A stutterer speaks

1. Speech therapy does work
Ever since I can remember, I have always stuttered. When I started school  I became so self-conscious of my severe stutter that  I asked  my parents if I could see a speech therapist. Trying to be reassuring my parents convinced me that there was no need for therapy
“We love you just the way you are,” they said.
As comforting as these words were, years later I found myself ill-prepared to compete on the job market against more eloquent speakers. The good news is that stuttering can be cured, especially if speech therapy is started when the child is very young.
2. Stuttering does not always go away by itself
“Don’t worry about your child’s stutter, it will go away,” I can remember a family doctor telling my mother, when she’d inquired if she could be referred to a speech therapist.
That was welcome news to my young mind. I would not spend the rest of my life with strangers gaping at me whenever I spoke. I was sure that by age 18 I would be speaking fluently.
But come 18, nothing changed. To this day I still stutter. I’ve grudgingly accepted my stutter as part of my personality. Did the good doctor lie to my mother? Not really. He forgot to mention that of all the kids who stutter, about 80% of them get over it without therapy. I was one of the unfortunate 20%.
3. Your child’s teacher might not know how to deal with the child’s stutter
During my school years, about 90% of the teachers did not know how to deal with my speech impediment. Fortunately, because I was an above average student my grades did not suffer. I rarely got the chance to read aloud to the teachers. Naturally shy, I would refuse to read aloud simply saying “I can’t read.”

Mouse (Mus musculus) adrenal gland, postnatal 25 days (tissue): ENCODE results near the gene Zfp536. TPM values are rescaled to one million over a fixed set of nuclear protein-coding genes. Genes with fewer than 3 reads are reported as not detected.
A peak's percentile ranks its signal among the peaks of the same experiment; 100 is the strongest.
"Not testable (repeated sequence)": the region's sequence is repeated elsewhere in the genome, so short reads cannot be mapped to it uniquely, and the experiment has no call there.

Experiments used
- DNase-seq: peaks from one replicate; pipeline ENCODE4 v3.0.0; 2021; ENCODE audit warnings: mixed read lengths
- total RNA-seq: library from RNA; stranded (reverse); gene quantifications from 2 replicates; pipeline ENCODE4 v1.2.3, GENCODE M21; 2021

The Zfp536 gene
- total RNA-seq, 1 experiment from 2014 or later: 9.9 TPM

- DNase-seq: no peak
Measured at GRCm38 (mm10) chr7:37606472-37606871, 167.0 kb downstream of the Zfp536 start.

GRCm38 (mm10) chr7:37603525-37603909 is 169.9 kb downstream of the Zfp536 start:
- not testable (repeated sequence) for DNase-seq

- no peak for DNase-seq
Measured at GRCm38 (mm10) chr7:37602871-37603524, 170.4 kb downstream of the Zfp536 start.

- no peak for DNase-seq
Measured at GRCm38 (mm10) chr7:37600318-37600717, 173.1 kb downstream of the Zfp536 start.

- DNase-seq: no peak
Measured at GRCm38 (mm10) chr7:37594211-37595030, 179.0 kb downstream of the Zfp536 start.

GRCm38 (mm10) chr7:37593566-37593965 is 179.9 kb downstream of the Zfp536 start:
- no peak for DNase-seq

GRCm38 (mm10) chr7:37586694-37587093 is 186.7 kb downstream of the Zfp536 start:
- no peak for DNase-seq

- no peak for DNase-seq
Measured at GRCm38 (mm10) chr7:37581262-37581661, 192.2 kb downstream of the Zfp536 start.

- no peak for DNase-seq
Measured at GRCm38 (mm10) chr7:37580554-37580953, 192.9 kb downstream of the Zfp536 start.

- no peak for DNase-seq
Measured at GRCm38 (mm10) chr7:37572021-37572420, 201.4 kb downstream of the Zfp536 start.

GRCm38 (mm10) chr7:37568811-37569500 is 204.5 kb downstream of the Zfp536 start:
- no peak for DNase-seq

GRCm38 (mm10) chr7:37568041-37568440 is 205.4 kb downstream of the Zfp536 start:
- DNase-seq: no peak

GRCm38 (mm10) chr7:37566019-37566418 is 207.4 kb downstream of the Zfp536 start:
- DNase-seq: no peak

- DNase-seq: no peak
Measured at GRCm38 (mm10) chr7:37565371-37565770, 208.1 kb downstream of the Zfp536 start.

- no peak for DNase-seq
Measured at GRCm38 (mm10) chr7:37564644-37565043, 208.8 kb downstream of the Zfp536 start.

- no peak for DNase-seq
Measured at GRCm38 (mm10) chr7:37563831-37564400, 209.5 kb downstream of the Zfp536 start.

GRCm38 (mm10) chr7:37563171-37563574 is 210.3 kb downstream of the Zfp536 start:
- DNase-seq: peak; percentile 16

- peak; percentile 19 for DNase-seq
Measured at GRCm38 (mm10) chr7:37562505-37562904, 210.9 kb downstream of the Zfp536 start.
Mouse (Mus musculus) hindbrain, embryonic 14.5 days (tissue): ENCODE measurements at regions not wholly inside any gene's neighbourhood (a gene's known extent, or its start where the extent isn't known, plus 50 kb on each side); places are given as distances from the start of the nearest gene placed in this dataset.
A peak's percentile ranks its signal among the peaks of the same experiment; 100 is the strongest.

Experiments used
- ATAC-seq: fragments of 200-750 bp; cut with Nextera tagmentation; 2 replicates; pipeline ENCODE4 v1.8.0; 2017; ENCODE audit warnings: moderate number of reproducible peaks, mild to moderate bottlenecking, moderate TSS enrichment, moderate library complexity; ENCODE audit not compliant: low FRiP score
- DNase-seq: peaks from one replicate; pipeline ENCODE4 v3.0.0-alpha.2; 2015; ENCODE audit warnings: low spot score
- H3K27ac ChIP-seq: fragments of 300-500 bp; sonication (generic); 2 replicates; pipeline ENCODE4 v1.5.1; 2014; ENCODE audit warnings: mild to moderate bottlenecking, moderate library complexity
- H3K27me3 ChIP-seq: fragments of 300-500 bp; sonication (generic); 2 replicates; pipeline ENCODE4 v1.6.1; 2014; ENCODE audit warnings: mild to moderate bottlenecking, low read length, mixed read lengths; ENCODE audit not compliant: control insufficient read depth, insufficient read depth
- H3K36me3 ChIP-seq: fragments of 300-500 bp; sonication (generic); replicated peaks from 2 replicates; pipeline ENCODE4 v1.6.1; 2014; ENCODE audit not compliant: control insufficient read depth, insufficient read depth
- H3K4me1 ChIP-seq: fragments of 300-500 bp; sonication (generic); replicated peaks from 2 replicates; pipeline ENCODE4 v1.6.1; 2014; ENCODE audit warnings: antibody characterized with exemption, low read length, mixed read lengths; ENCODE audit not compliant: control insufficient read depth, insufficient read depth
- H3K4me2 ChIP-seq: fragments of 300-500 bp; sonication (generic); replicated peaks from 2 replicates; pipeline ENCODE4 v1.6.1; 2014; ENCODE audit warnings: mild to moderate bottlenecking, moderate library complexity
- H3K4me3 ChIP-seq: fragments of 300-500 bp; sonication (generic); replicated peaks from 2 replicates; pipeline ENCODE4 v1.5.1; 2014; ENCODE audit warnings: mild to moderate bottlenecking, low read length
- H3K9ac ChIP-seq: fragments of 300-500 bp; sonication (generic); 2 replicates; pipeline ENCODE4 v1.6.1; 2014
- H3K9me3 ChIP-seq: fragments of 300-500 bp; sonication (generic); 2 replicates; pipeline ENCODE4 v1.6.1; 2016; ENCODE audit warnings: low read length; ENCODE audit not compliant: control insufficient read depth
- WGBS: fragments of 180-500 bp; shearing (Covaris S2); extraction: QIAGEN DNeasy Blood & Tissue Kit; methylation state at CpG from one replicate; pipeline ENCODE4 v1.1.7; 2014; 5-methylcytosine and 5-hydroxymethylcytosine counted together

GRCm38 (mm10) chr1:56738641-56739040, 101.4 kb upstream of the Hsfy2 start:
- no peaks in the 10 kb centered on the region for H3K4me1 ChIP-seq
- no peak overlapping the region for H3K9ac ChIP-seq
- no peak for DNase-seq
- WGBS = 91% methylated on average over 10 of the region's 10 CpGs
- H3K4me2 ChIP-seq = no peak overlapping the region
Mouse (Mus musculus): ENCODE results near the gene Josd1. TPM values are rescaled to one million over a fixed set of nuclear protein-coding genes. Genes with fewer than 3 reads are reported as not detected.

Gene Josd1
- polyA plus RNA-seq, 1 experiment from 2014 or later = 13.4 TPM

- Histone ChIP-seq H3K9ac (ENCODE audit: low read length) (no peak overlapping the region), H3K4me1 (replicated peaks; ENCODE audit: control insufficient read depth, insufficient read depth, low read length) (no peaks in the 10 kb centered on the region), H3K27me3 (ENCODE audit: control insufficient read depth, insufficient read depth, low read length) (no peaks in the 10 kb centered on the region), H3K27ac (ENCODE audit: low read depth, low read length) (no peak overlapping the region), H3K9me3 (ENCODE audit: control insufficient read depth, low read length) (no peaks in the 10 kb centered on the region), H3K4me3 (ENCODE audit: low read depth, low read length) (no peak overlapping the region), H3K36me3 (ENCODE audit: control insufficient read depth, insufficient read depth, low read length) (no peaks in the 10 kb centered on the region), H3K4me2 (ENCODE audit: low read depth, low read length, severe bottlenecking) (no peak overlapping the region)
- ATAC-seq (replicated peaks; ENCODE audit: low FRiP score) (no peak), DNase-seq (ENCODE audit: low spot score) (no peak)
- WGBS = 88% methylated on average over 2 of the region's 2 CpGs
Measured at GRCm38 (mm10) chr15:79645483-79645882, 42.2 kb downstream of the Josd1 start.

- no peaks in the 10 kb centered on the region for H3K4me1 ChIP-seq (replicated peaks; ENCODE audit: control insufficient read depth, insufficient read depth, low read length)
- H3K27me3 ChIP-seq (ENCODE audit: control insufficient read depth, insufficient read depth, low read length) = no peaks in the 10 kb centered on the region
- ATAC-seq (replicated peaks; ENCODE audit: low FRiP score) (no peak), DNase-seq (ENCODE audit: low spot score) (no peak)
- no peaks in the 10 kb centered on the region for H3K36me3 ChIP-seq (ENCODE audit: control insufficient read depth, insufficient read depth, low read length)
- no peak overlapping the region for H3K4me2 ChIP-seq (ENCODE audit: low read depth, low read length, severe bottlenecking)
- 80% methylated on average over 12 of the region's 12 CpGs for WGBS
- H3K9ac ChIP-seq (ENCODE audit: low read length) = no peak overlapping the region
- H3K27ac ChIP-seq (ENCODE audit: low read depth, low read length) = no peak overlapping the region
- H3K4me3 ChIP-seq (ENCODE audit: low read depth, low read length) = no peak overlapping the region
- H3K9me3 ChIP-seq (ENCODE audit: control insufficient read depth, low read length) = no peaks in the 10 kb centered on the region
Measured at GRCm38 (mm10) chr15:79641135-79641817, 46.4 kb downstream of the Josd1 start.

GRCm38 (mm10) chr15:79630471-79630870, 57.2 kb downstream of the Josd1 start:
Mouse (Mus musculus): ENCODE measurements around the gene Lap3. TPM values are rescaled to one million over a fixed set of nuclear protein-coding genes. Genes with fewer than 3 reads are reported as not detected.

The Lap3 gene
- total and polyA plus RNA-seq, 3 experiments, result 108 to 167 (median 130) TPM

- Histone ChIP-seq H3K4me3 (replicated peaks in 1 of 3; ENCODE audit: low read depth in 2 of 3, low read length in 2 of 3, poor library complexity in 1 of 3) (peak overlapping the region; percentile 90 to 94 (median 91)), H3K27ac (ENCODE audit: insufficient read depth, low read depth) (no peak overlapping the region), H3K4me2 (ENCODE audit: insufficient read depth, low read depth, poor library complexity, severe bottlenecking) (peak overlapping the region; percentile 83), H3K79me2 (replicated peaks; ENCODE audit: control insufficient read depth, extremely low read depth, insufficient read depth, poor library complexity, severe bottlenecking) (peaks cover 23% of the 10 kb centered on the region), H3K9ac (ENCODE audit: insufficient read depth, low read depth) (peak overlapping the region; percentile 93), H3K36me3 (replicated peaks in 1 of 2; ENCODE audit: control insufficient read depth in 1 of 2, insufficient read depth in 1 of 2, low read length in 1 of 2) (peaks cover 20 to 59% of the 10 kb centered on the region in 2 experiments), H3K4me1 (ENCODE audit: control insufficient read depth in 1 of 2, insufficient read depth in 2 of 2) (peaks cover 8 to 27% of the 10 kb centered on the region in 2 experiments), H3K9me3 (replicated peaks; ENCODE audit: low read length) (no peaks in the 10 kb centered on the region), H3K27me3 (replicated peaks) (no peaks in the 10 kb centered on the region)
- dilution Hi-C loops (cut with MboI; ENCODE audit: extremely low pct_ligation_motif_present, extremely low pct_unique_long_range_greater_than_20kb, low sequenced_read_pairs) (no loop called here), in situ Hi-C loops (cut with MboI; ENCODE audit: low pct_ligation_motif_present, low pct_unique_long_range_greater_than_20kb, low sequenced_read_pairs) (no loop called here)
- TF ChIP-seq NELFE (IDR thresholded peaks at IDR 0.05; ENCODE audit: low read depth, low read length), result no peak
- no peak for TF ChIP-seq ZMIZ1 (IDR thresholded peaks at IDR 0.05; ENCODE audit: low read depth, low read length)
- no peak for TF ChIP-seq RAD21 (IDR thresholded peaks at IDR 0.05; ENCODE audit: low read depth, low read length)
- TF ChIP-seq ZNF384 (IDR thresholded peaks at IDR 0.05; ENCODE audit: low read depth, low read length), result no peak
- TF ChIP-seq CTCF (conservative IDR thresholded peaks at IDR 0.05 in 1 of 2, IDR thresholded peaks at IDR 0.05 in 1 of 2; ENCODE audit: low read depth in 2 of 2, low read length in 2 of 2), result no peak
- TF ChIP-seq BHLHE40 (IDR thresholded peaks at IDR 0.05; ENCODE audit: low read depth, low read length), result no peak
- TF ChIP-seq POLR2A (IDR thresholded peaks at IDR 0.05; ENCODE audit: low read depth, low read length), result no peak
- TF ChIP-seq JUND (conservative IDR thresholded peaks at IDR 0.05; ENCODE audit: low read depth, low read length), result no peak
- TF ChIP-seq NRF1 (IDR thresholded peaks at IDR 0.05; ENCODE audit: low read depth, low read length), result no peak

Some teachers would just shrug and leave me alone. I missed invaluable lessons in improving my verbal skills. Private reading sessions would have done the trick.
These days there is a plethora of websites on the subject of stuttering. As a parent, you should find as much information as you can and schedule a meeting with your child’s teacher to share information on how your child can best be helped.
4. You can do something to help your child
“Well I’m not a speech therapist,” a parent might conclude.” There isn’t much I can do.”  
Actually, there is a lot that a parent can do to help a stuttering child.
  • Help the child relax when he speaks. (Stuttering affects more males than females.)
  • Do not interrupt him when he speaks.
  • Listen to your child read, this boosts his self-confidence.
  • Encourage him to speak slowly.
  • Speak clearly and slowly and the child will pick up good language skills.

All this will improve fluency. Most of all get the help of a speech therapist who specializes in helping children who stutter.

Does your child stutter? How do you help him with this?

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